The CT scans and other research found high material density in two bar-like structures in an appendage from G. smithii, a mantis shrimp species known for its speedy blows. “That got me thinking,” Rosario says. “Functionally, does that play a role? If we load this model of the appendage, do we see a high density of energy where we also see a high density of mineralization?”
Rosario’s models calculated how much energy is stored in each virtual brick – or region of the appendage – under different loading conditions. In initial studies, he found that when the claw was compressed, elastic energy was highly concentrated in the mineralized bars, as he suspected. Rosario compared that against a model of an appendage from L. maculata, a mantis shrimp species that typically spears its prey while releasing its claws at a slower speed. The calculations showed energy was spread throughout the entire appendage, rather than focused in particular places.
That could mean the more diffuse energy density in L. maculata translates into a slower speed than the concentrated energy approach in G. smithii, Rosario says. But he also speculates “these different structures are viewing energy density in different ways.” Loading elastic energy into one or two areas, like the mineralized bars, puts added strain on those parts, increasing the risk of failure. Spreading the energy throughout the appendage lessens the strain on any one spot. “You end up with somewhat of a more robust structure.”
Patek’s work has gained international attention, most recently from the National Geographic WILD channel on cable television. “Ninja Shrimp,” which has been showing this spring, includes Rosario demonstrating both his claw-compressing experiment and the computer models.
Studying biological structures involved in elastic energy storage could provide ideas to build better structures for similar purposes, Rosario says. Robots designed to explore planetary surfaces, for instance, would benefit from an energy-efficient way to jump over obstacles.
The research also provides insights into the evolutionary process. In broad terms, Patek says, “what we’re hoping to understand is the interface between physics and evolution.” Many organisms have elastic energy mechanisms, and biologists generally understand how each works. Little has been done, however, to compare these systems across species. By examining how they differ “we can probe the evolutionary history of the system,” including why some parts changed and others didn’t to achieve different purposes.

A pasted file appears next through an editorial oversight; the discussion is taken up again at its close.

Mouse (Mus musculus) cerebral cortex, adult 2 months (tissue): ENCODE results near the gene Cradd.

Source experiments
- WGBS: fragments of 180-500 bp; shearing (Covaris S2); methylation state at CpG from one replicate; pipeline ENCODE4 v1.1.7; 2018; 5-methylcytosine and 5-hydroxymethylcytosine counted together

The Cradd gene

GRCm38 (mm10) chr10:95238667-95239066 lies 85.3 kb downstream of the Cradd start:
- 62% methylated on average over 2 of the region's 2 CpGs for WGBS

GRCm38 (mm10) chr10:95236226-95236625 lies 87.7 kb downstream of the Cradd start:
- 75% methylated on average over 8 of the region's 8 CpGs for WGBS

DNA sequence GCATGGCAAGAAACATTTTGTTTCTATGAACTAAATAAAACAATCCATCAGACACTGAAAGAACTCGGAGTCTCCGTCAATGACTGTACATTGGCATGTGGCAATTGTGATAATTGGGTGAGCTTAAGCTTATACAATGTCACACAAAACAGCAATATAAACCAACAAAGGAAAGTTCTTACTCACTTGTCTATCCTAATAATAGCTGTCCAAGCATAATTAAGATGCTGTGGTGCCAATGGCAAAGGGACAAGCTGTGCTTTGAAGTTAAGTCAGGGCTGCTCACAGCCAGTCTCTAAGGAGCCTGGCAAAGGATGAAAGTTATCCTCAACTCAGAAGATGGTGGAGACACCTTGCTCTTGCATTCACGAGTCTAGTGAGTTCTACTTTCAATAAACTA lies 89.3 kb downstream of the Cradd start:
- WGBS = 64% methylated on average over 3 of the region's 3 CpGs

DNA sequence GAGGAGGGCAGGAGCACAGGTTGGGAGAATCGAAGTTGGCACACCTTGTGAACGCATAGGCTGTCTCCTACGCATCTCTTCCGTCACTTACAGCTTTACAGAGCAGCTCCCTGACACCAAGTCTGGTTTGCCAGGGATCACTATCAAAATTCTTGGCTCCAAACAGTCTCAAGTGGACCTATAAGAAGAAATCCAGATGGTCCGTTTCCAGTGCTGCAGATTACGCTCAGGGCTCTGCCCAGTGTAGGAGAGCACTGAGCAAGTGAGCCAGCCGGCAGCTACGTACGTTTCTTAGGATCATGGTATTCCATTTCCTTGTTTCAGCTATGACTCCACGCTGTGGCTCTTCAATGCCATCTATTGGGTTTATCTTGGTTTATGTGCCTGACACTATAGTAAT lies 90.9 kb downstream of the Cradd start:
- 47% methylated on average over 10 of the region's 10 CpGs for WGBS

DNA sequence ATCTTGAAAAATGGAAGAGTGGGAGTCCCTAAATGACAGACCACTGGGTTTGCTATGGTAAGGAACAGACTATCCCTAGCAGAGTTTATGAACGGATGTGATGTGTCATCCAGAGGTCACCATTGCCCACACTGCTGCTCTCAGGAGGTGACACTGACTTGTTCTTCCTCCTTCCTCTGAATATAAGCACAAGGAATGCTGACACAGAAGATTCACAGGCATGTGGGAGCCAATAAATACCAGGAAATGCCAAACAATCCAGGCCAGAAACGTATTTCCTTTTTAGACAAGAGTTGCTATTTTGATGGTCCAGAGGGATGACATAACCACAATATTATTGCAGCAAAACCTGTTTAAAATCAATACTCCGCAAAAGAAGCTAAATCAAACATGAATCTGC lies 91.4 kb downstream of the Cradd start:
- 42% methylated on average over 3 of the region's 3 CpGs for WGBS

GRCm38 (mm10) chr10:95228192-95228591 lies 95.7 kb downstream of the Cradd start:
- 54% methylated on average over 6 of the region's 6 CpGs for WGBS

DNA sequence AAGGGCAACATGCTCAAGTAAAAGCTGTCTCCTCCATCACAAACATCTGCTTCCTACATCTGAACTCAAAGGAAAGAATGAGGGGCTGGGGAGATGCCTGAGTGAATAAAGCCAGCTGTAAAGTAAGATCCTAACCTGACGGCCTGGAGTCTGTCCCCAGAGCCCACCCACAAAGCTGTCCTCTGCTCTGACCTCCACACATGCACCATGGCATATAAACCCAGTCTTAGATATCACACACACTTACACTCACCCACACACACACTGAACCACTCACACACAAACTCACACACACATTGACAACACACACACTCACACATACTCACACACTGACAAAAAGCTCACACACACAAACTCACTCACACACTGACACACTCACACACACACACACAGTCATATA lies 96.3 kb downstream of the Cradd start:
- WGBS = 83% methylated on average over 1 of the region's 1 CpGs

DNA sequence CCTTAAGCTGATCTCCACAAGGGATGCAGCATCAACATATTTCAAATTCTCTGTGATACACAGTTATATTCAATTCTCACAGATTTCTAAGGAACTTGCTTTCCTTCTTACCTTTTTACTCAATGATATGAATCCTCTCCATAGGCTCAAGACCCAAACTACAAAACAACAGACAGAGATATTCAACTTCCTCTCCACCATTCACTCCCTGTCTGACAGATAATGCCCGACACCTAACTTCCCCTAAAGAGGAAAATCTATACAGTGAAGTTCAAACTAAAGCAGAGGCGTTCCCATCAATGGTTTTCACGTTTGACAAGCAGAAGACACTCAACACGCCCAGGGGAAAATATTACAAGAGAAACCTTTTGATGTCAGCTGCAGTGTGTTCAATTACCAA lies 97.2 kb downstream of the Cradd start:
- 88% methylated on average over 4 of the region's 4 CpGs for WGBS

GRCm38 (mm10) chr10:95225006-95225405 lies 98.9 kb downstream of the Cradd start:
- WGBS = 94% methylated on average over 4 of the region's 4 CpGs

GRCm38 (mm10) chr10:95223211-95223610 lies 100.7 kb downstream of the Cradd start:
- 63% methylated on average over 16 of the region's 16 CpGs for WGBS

Comparing elastic energy mechanism parts and variations has many computational components, Patek says, making the rigorous training Rosario receives through the DOE CSGF especially useful. Although experience in computation and mathematics isn’t uncommon among biomechanics researchers, “he has a skill set we didn’t have. That means he now can think about asking questions we didn’t think we could ask before. We can do things we didn’t think we could.”
Rosario plans to continue adapting computer codes, which will let him explore deeper mysteries of the mantis shrimp. For instance, the model now calculates energy distributions only at the beginning and end of compression and merely interpolates what happens in between. Rosario wants to base the progression on hard calculations.
The model also assumes an appendage’s composition is pretty much homogeneous throughout. Working with polymer scientists, Rosario hopes to characterize an appendage’s material properties at the nanoscale and address questions connecting them to time scales. “It takes about 2 seconds for these appendages to load, but they strike within milliseconds, so there’s definitely something going on at the polymer level. I’d like to test some of my theories out with these computational models.”
Greater understanding of modeling has opened new horizons, Rosario says. “Without the mathematics and the computation, I would be blind in terms of where this energy is being stored. This computation has given me the ability to look at things that weren’t possible” to see.
Thomas R. O'Donnell is senior science writer at the Krell Institute and a frequent contributor to DEIXIS.